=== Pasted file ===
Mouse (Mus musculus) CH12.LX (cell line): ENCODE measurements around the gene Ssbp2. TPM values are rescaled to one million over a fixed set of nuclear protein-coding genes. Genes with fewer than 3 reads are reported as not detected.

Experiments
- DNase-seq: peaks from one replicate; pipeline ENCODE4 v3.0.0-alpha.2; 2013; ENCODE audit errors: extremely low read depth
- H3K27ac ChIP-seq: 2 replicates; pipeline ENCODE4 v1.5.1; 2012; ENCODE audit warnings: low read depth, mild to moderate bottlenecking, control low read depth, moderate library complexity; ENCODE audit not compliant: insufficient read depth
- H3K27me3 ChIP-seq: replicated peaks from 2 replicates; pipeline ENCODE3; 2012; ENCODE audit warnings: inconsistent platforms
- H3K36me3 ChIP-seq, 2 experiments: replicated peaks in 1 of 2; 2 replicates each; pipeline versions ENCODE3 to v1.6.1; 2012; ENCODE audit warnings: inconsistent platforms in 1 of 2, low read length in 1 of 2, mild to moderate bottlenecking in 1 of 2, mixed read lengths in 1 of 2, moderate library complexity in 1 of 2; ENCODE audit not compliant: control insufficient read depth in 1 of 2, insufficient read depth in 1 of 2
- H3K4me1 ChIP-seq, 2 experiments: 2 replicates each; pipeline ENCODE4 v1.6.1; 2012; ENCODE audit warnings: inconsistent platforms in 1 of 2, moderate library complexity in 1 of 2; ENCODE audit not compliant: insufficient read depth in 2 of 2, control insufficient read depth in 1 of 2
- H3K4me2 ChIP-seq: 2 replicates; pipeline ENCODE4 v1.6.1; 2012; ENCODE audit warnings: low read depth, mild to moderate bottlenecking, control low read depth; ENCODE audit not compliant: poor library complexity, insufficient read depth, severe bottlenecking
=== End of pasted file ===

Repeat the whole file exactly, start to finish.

Mouse (Mus musculus) CH12.LX (cell line): ENCODE measurements around the gene Ssbp2. TPM values are rescaled to one million over a fixed set of nuclear protein-coding genes. Genes with fewer than 3 reads are reported as not detected.

Experiments
- DNase-seq: peaks from one replicate; pipeline ENCODE4 v3.0.0-alpha.2; 2013; ENCODE audit errors: extremely low read depth
- H3K27ac ChIP-seq: 2 replicates; pipeline ENCODE4 v1.5.1; 2012; ENCODE audit warnings: low read depth, mild to moderate bottlenecking, control low read depth, moderate library complexity; ENCODE audit not compliant: insufficient read depth
- H3K27me3 ChIP-seq: replicated peaks from 2 replicates; pipeline ENCODE3; 2012; ENCODE audit warnings: inconsistent platforms
- H3K36me3 ChIP-seq, 2 experiments: replicated peaks in 1 of 2; 2 replicates each; pipeline versions ENCODE3 to v1.6.1; 2012; ENCODE audit warnings: inconsistent platforms in 1 of 2, low read length in 1 of 2, mild to moderate bottlenecking in 1 of 2, mixed read lengths in 1 of 2, moderate library complexity in 1 of 2; ENCODE audit not compliant: control insufficient read depth in 1 of 2, insufficient read depth in 1 of 2
- H3K4me1 ChIP-seq, 2 experiments: 2 replicates each; pipeline ENCODE4 v1.6.1; 2012; ENCODE audit warnings: inconsistent platforms in 1 of 2, moderate library complexity in 1 of 2; ENCODE audit not compliant: insufficient read depth in 2 of 2, control insufficient read depth in 1 of 2
- H3K4me2 ChIP-seq: 2 replicates; pipeline ENCODE4 v1.6.1; 2012; ENCODE audit warnings: low read depth, mild to moderate bottlenecking, control low read depth; ENCODE audit not compliant: poor library complexity, insufficient read depth, severe bottlenecking